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Prostate cancer

For anyone born as a male, you are at risk of developing prostate problems. Prostate cancer is the most common cancer among men in the UK. With around 52,300 new cases every year, it accounts for 27% of all new cancer cases in males in the UK, reports Cancer Research UK.

Sometimes prostate cancer is slow growing and merely needs regular monitoring. In other cases, it is more aggressive and can fairly rapidly spread outside of the prostate gland. Early diagnosis and treatment is essential.

Bob Andrews, chief executive of Benenden Health, says his diagnosis was a complete surprise. “I had been experiencing some pain in my coccyx and went to Benenden Hospital for an MRI,” he says. “It showed a shadow on my prostate and I then had another MRI scan specifically on the prostate.”

Prostate cancer: what is it?

Prostate cancer is a cancer that is found within the prostate gland. The prostate gland is wrapped around the urethra (the tube that carries urine out of the body) and positioned just under the bladder. It secretes prostate fluid – one of the components of semen – and its muscles help propel semen during ejaculation.

Each year, 400,000 men are living with prostate cancer in the UK. Men over 50 are more at risk, as are those with a family history of prostate or breast cancer. 

Prostate cancer which is diagnosed promptly and is restricted to the prostate gland has a better chance of successful treatment.

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Prostate cancer: what are the symptoms?

Unfortunately, most men will have no symptoms that the cancer is developing. A growing tumour does not press against anything to cause pain so the the disease may be silent for years before diagnosis.

However, in some cases, men may experience:

Pain - some might find it difficult to get an erection or experience pain on ejaculation. Some might develop pains in their back or hips.

Difficulty with or a change during urination - this can be things such as pain during urination, seeing blood in your urine or an increased need to go, especially at night. You may also experience an altered urinary flow rate.

For those who go to the GP with symptoms, tests usually include a PSA (prostate-specific antigen) blood test and a DRE (digital rectal examination), which involves the doctor examining the prostate by inserting a gloved finger into the rectum.

Depending on the results of these, the GP might make a referral for further tests such as an MRI, an ultrasound or a biopsy.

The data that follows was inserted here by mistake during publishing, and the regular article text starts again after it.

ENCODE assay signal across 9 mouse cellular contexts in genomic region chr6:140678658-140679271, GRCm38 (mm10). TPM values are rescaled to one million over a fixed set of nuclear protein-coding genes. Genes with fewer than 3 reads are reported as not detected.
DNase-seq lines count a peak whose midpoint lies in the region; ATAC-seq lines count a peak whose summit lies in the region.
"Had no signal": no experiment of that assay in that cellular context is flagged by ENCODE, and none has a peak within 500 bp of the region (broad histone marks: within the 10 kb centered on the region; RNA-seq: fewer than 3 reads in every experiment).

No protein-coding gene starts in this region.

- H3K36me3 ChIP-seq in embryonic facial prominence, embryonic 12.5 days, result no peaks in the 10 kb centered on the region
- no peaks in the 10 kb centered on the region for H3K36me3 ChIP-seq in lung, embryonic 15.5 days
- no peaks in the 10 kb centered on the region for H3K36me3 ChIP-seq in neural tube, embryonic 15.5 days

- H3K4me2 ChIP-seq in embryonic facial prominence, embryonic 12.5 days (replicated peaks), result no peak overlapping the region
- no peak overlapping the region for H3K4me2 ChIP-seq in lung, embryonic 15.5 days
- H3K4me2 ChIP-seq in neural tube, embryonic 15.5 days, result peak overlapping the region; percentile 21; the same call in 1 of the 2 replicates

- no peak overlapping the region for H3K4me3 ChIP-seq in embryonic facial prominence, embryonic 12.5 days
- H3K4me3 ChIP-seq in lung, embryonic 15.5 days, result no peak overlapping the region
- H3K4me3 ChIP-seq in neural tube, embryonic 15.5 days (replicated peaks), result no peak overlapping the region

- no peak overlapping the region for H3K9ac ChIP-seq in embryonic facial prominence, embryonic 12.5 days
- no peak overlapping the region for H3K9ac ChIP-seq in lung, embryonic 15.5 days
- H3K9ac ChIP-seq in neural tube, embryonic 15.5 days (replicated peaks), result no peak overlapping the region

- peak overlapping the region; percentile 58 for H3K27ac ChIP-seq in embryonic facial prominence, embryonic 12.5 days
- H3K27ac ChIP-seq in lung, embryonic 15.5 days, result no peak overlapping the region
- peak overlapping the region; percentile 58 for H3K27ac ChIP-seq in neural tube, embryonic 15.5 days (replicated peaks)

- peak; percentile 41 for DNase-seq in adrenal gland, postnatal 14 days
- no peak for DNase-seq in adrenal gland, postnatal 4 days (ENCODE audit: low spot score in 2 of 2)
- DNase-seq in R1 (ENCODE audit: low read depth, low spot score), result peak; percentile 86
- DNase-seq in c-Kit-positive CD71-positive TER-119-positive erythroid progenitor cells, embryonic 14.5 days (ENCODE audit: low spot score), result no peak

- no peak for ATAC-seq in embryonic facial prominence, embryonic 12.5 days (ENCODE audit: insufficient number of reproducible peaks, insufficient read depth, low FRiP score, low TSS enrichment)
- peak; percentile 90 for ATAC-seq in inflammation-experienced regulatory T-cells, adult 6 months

Prostate cancer: treatment

The sooner it is detected the more treatment options are available for patients on the NHS*.

Many cancers might need no more than monitoring. For those that do need treatment, options include:

  • Radiotherapy.

  • HIFU (high-intensity focused ultrasound).

  • Cryotherapy, which freezes the affected cells.

  • Hormone treatments.

  • Surgery to remove the gland, either partially or completely.

Bob Andrews decided to have the whole prostate gland removed via keyhole surgery. This successfully removed the entire cancer. “I was off work for two months,” he says. “My advice is: don’t ignore symptoms. Get them sorted. If you’re lucky, cancer doesn’t have to change your life. Now I’m looking forward.”

For more information about prostate cancer, please visit Prostate Cancer UK.

Members of Benenden Health are also able to use the 24/7 GP advice line, allowing them to speak to a doctor about any health concerns they may have.

*Because the NHS provides good care for cancer, cancer treatment is not included in Benenden Health membership. We may, however, able to assist with prompt diagnosis of any condition following a GP referral. 

 

About our healthcare


Benenden Health provides affordable private healthcare for everyone, giving you access to services such as our 24/7 GP Helpline and Mental Health Helpline straight away. Once you’ve been a member for six months you can request access to diagnostic consultations and tests, and if needed, treatment and surgery.

You'll also have access to a wealth of health and wellbeing articles, videos and advice on a range of health issues.

Medically reviewed by Cheryl Lythgoe on 18th February 2022. Next review date: 18th August 2022.